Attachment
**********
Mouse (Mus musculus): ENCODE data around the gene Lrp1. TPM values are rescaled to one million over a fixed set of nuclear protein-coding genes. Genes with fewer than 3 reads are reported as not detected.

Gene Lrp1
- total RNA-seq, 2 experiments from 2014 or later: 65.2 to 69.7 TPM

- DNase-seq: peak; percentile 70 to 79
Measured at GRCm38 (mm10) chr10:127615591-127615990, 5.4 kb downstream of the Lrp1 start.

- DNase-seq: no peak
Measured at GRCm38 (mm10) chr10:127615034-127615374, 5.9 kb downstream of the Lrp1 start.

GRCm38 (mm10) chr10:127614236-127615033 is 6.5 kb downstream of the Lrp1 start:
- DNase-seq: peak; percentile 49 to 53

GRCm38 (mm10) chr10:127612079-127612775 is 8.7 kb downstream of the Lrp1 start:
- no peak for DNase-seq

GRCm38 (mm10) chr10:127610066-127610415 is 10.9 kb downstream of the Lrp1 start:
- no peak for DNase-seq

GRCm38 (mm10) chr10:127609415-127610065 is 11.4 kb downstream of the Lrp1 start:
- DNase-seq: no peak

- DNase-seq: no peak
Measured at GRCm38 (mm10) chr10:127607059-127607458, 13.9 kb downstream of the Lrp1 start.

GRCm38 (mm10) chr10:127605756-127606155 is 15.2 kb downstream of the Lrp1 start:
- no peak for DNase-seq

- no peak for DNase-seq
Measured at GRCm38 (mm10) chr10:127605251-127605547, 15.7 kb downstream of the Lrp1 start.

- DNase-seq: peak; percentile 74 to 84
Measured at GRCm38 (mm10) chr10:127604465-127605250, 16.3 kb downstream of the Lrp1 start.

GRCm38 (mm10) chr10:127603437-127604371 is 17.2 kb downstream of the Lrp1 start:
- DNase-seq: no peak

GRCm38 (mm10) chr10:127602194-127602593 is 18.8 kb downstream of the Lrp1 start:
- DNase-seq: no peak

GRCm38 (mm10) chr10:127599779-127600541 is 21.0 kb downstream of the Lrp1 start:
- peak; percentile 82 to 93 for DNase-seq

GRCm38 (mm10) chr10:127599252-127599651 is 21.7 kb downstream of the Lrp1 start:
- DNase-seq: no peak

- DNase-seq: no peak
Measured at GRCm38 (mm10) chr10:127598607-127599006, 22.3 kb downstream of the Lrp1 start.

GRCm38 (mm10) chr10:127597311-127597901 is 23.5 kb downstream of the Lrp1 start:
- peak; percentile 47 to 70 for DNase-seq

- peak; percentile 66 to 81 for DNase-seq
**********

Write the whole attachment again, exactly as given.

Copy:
Mouse (Mus musculus): ENCODE data around the gene Lrp1. TPM values are rescaled to one million over a fixed set of nuclear protein-coding genes. Genes with fewer than 3 reads are reported as not detected.

Gene Lrp1
- total RNA-seq, 2 experiments from 2014 or later: 65.2 to 69.7 TPM

- DNase-seq: peak; percentile 70 to 79
Measured at GRCm38 (mm10) chr10:127615591-127615990, 5.4 kb downstream of the Lrp1 start.

- DNase-seq: no peak
Measured at GRCm38 (mm10) chr10:127615034-127615374, 5.9 kb downstream of the Lrp1 start.

GRCm38 (mm10) chr10:127614236-127615033 is 6.5 kb downstream of the Lrp1 start:
- DNase-seq: peak; percentile 49 to 53

GRCm38 (mm10) chr10:127612079-127612775 is 8.7 kb downstream of the Lrp1 start:
- no peak for DNase-seq

GRCm38 (mm10) chr10:127610066-127610415 is 10.9 kb downstream of the Lrp1 start:
- no peak for DNase-seq

GRCm38 (mm10) chr10:127609415-127610065 is 11.4 kb downstream of the Lrp1 start:
- DNase-seq: no peak

- DNase-seq: no peak
Measured at GRCm38 (mm10) chr10:127607059-127607458, 13.9 kb downstream of the Lrp1 start.

GRCm38 (mm10) chr10:127605756-127606155 is 15.2 kb downstream of the Lrp1 start:
- no peak for DNase-seq

- no peak for DNase-seq
Measured at GRCm38 (mm10) chr10:127605251-127605547, 15.7 kb downstream of the Lrp1 start.

- DNase-seq: peak; percentile 74 to 84
Measured at GRCm38 (mm10) chr10:127604465-127605250, 16.3 kb downstream of the Lrp1 start.

GRCm38 (mm10) chr10:127603437-127604371 is 17.2 kb downstream of the Lrp1 start:
- DNase-seq: no peak

GRCm38 (mm10) chr10:127602194-127602593 is 18.8 kb downstream of the Lrp1 start:
- DNase-seq: no peak

GRCm38 (mm10) chr10:127599779-127600541 is 21.0 kb downstream of the Lrp1 start:
- peak; percentile 82 to 93 for DNase-seq

GRCm38 (mm10) chr10:127599252-127599651 is 21.7 kb downstream of the Lrp1 start:
- DNase-seq: no peak

- DNase-seq: no peak
Measured at GRCm38 (mm10) chr10:127598607-127599006, 22.3 kb downstream of the Lrp1 start.

GRCm38 (mm10) chr10:127597311-127597901 is 23.5 kb downstream of the Lrp1 start:
- peak; percentile 47 to 70 for DNase-seq

- peak; percentile 66 to 81 for DNase-seq